The colour of a beagle should be "any true hound colour" in the US , in most other countries it is "any true hound Colour" except liver because of the light yellow eyes that go with the colour. The tip of the stern has to be white. The "classic" beagle is the tricolour black-tan-white, and when the German Beagle Club started, the people that wanted to buy a puppy only knew the tricolors. We're glad to see a range of colours in the ring nowadays. The extension of colour could be all one colour (apart from the white tip of tail). No breed apart from the similar marked packhounds allow such a range of colour and even without restricting it to spacial areas of the body.
The tricolours are usually black, tan and white. The black can be a shining black that will stay up to the age or the black will fade out until the dog gets older. The tan can vary from red to pale tan. The white will be pure white if it's not a mottle (on a mottle it's more cream). The other form of the triclours are the blue-fawn-whites. Blue is caused by the dilution gene (d for dilute) which lightens black (D for density) into blue, tan into fawn and liver ti lilac. The "Blue" coorectly described is the grey colour of the Great Dane. THe tricolour puppy is born black and White, some with brown markings near the eyes and ears, the blue-fawn-white blue and white.
The so called "blue mottled" is caused by a totally different gentic background. The blue effect is caused by spots of black hairs within the white coat. All the blue-fawn-whites in Germany go back to Graadtre's Hot Pursuit of Rossut.
The tan clour of the dog will develop on the head, hind and foreleg as the dog gets older.
Some puppies show white hairs at the age of eight weeks. These hairs are only seen in a puppy coat.
the varieties of tricolours
The bicolours have the two colours brown and white, calles lemon, tan and red, regarding the density of the pigment of the coat. Some beagles have a rich tan clour and are called orange.
The puppies are born white with creme markings, which darkens as the puppy gets older. On a puppiue it is sometimes hard to tell which colour the dog will develop when it gets older, so in the German Beagle Club they are registered as "bicolour". Most of the bicolours end up as tan, some are red, only a few are lemon. The lemons look white when they are born, their nosepigment is the darkest of all three.
not the different nose pigment
The (hare) pieds
The pieds are called, lemon-pied, hare-pied and badger-pied, most of them are hare-pied. On a pied the one hair itself has different colours (should be the agouti-gene). The tip of the hair is black. The range of the pied on the body can be from a stripe on the back to the full side of the body. You can alays tell a pied by the typical nose, the rims darker and the centre part paler (some call ist a "butterfly-nose"). The pied puppies look when they are born like the bicolour pups with dark eye rims.
There are still judges that don't know about the harepied colours and disregard the dog with "wrong nose pigmentation" The hrapied beagles in Germany go back to the "Korwin" beagles of Christine Watson in Scotland. They were brought to Germany by Bärbel Röllinghoff of "Bar Atlantic".
The mottle colour used to be the colour of the pack hounds, these dog lacked the quality of a show beagle. some british beagle breeders wanted to save the colour and brought it into the show beagle scene. Well known for his mottles was Davis Nicolsen with his "Sabinhay"beagles. In Germany the frist were bred by Ulla Christian, kennel "vom Kemnader See".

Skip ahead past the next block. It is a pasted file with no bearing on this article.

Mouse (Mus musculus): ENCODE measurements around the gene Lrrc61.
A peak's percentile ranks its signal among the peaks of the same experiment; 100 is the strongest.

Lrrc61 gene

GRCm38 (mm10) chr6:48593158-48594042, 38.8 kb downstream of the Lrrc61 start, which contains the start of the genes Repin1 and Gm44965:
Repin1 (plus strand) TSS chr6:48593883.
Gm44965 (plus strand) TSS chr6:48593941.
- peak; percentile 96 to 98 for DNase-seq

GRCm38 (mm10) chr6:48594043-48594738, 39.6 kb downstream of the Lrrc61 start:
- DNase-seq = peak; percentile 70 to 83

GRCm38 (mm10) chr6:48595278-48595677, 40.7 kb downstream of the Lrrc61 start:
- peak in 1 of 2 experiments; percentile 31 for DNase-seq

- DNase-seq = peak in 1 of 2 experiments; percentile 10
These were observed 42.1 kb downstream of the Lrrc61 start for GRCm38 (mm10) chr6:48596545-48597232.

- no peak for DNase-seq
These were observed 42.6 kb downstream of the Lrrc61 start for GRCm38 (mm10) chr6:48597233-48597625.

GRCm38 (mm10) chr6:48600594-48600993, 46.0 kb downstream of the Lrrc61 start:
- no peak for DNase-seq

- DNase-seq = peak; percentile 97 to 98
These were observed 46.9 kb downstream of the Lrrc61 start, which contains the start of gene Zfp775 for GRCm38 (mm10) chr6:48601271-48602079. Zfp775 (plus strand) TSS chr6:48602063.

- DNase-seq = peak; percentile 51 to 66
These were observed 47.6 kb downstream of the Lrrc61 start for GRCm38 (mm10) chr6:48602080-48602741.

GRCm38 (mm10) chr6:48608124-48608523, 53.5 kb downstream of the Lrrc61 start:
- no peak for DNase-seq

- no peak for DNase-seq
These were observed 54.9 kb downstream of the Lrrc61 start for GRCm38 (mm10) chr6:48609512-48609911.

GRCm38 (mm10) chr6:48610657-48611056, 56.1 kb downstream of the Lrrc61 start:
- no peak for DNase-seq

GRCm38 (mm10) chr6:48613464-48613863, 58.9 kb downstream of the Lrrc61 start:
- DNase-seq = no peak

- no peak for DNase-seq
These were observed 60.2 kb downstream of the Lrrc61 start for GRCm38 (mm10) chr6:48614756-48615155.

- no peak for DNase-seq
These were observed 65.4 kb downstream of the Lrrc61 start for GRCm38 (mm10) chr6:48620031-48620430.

A mottled beagle has little spots of dark hair on the white areas of his coat. The white of a mottled is never a pure white but a pale cream. The mottled is called afte the origin coat colour, e.g. lemon-, tan- or red-mottled and blue-tan-white-mottled. There could be a misunderstsanding, what is a blue möttled, the blue-tan-white-mottled or the blue-mottled shown earlier. You can tell a mottled puppy by the paws. Within the first week it will show the pigmentation of the paw starting on the edge of the paw, looking like rings later.
The gene for the colour liver changes the black pigment (B) into brown (b). It is a recessive gene so it will never disapear completely. The liver colour is not allowed by the official beagle standard because of the light eyes that go with the coat colour.
The allel series is tricolour -> pied -> bicolour, so tricolour is dominant over pied, wich is dominant over bicolour
homocygote tri x tri or pied or bi = all tri
heterocygote tri x heteroc. tri = tri, bi or pied
heterocygote tri x bi = tri, bi or pied
heterocygote tri x homocygote pied = tri and pied
heterocygote tri x hetrocygote pied = tri, bi or pied
homocygote pied x bi = all pied
hetrocygote pied x bi = pied or bi
homocygote tri x homocygote tri = all tri
homocagote pied x homocygote pied = all pied
bi x bi = all bi
the mottled gene is dominant over the non mottled gene.
homocygote mottled x mottled or non mottled = all mottled
heterocgote mottled x hetrocygote mottled = mottled or non mottled
heterocygote mottled x non mottled = mottled or non mottled
non mottled x xnon mottled = non mottled
Intense colour (D) ist dominant , diluted colour (d) is recessive
Black (B) is dominant, liver (b) is recessive
The brindle is not a tru hound colour for a beagle. It appeared in Sweden about 30 years ago near the Norwegian border. It is the result of a mixture with another breed, supposed to be a mixture with a Drever, s short legged Swedish breed. The brindel gene is dominant and so it's easy to select within the population.
I want to thank following persons for sending phtographs or giving the permission to use one of their internet photos:
V. Bradley UK, S. Parker UK, C. Linde-Forsberg S, J. Holmes US, I. Koch A, U. Christian, A. Derscheid, S. Jarosch, Fam. Janowski, Fam. Rodorf, A.Schulz, S. Kipp, K.Sonntag